A staple of the Montreal scene over the past ten years — including her work as part of the dark electronic duo Essaie Pas — Montreal-based Marie Davidson's carved out a dynamic, charismatic sound as evidenced by her most recent work, the just-released Working Class Woman. Davidson lets us into her thought process more than ever, frankly delving deep into the psychological and physical effects of a life spent touring, as well as how her attitude towards her profession has changed.
But Working Class Woman isn't all sturm und drang; there are also feel-good epics like first single “So Right,” as well as the plaintive, reflective contentment found on closing track “La chambre intérieure.” It all comes together to resemble a multi-faceted and vulnerable portrait of Davidson, and it's intriguing to wonder where she'll take her listeners next. We chatted about her work as she was three hours outside Montreal, relaxing at her dad’s house in the country before her European tour.
This new album seems like a logical extension of your previous record, Adieux Au Dancefloor. Are there different personas that you’re inhabiting on each track?
Different vibes, and sides of my personality. Some of the songs come from a performance show I’ve been doing called Bullshit Threshold — you know, when you reach the threshold of the bullshit. [Laughs] On “Your Biggest Fan,” I’m personifying the fakes and posers you come across as a performer. Someone that's seen one or two videos of you online thinks they’ve figured you out, which is most likely not the case.
Your style is very over-the-top.
It comes from performance. “Work It” is really Marie — the playful Marie, the person talking to you right now who likes to have fun but also comes with some shadows. In that song, I use the shadow to bring it into the light and make fun. Workaholism is real, and the number of workaholics are increasing. It’s an addiction, as much as drugs, porn, or Internet.
The subject has been a bit conflictual in my own life, because I love my work and touring, but it's been affecting my health a lot. Instead of just being dark, I use dark humor to make fun, but the starting point is rooted into something real and something serious.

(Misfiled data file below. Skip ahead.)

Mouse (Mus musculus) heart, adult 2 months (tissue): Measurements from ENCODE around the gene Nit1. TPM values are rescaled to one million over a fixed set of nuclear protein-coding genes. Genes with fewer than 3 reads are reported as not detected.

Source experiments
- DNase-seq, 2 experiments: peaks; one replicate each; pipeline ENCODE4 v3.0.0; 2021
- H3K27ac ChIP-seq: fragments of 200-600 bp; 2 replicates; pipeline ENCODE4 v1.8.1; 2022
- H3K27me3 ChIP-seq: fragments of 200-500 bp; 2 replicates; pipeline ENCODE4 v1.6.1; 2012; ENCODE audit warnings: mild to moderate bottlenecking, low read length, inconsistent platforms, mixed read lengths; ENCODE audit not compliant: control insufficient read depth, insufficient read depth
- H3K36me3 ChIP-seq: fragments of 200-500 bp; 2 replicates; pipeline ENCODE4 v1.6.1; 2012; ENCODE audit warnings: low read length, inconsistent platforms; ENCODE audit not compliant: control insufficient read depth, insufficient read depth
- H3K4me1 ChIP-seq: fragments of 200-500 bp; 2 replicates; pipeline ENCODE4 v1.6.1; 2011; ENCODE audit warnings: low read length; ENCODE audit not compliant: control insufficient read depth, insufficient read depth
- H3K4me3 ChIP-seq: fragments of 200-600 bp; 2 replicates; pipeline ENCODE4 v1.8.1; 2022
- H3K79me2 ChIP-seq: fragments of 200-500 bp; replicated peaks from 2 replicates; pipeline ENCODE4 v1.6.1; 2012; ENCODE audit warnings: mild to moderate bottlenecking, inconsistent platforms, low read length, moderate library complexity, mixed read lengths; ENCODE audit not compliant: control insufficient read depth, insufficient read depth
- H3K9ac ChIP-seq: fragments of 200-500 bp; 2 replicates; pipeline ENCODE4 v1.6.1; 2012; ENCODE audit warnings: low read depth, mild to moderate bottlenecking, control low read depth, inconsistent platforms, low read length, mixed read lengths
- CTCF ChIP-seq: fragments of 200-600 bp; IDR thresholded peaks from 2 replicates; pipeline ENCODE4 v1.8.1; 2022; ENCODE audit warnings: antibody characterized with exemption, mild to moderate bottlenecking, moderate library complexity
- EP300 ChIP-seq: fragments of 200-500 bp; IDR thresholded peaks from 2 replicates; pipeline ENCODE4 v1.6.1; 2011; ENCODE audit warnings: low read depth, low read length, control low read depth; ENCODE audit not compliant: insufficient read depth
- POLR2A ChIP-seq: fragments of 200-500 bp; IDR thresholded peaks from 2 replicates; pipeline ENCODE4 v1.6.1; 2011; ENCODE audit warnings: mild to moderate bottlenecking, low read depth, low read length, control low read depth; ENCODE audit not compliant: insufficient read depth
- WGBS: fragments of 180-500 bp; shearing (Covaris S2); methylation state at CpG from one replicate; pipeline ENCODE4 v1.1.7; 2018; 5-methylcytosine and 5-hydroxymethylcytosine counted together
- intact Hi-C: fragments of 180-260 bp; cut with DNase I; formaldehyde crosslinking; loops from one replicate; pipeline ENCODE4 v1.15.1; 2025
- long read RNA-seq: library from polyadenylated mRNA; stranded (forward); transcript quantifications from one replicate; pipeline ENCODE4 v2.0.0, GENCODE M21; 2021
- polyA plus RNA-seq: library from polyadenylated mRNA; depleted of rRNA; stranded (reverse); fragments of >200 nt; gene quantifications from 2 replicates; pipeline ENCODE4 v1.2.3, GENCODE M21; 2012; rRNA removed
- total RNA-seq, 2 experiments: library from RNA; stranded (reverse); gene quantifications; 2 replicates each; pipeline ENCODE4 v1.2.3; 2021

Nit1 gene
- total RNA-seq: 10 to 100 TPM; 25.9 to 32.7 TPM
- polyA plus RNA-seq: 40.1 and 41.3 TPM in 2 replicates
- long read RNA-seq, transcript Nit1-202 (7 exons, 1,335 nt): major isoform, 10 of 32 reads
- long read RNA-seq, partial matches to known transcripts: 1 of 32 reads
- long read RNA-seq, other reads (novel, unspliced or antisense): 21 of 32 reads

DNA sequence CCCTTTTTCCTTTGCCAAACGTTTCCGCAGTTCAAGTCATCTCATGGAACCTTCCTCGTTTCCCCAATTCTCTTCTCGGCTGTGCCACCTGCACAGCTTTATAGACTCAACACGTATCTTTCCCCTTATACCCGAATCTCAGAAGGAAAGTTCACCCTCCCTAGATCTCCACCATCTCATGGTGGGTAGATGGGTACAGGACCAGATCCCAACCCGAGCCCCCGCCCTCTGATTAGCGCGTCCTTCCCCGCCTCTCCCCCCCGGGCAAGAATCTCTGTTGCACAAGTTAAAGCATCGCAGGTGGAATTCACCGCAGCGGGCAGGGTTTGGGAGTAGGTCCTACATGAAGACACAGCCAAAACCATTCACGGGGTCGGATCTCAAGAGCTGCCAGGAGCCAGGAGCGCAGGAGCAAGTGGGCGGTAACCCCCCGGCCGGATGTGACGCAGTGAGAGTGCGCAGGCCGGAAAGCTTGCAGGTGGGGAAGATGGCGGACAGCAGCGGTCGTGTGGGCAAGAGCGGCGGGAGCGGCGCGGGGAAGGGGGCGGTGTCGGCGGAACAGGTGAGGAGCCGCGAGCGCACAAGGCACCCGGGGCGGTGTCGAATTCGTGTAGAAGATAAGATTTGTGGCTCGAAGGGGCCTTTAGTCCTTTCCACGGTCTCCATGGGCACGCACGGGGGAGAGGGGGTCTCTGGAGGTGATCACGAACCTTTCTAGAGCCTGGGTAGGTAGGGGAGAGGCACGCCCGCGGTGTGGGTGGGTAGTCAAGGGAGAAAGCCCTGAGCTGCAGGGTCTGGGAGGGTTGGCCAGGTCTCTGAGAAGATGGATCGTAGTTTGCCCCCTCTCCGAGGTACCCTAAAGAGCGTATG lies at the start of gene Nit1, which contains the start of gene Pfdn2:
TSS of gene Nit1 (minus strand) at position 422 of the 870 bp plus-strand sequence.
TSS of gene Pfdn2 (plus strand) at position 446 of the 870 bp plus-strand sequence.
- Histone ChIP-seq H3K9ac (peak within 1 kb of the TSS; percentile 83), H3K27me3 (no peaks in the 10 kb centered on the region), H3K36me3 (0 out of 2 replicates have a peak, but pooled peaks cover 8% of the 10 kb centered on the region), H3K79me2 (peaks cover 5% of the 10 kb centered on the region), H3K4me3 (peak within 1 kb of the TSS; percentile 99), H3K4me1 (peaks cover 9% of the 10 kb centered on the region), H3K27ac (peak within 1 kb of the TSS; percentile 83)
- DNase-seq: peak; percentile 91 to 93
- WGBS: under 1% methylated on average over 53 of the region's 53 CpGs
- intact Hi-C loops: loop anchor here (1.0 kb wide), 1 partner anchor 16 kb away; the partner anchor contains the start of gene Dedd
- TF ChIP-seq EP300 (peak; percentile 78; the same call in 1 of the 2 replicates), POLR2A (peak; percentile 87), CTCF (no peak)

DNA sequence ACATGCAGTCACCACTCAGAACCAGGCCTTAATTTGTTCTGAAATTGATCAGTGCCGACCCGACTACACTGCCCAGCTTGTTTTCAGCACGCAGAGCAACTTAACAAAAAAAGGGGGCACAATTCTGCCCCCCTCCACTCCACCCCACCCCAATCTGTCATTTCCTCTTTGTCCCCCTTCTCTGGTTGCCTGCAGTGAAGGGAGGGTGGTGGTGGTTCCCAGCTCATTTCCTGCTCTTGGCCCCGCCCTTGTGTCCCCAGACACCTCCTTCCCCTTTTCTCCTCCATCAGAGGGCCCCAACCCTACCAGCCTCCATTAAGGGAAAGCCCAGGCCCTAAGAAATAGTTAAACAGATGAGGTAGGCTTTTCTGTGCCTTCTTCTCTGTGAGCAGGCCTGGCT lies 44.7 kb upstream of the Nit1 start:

On “Your Biggest Fan,” you say “it’s not easy to stay sober.”
I wouldn’t allow myself to say something like that if it didn’t come from something personal. I come from a past where I used a lot of drugs, and it’s a constant battle to stay ahead of the game. But it’s a decision that I make, and I’m really happy that I make it. Even if I sometimes slip, I just consider it a slip. I drink alcohol sometimes, I crave natural psychedelics like mushrooms — but I really aim for a life without drugs. I’m not against drugs — I think everybody should try them — but I went too far, beyond the trying. It was a bad habit for me for quite a few years.
You deliver spoken-word monologues over beats — it’s so uncommon to have that much personality and emotion in techno.
It comes from French and American music, such as Robert Ashley or even Jim Morrison. I’m a big fan of The Doors — I like the more experimental stuff, like An American Prayer, where it's him more saying poetry over music. I don’t think I’m the only one that has done it. Maybe I’m the only one doing it right now.
When you look out at the crowd while performing, what are you thinking?
I love playing live, especially when the vibe is good — and the vibe has been good a lot of times. Once in awhile, the vibe is shitty and I’m like, “What am I doing with my life? Why am I doing this? This is pointless.” These are the nights where you go back to your hotel and you’re like, “Fuck my life.” It takes a great show to get back on my feet and be like, “Yeah, this is what I should be doing.”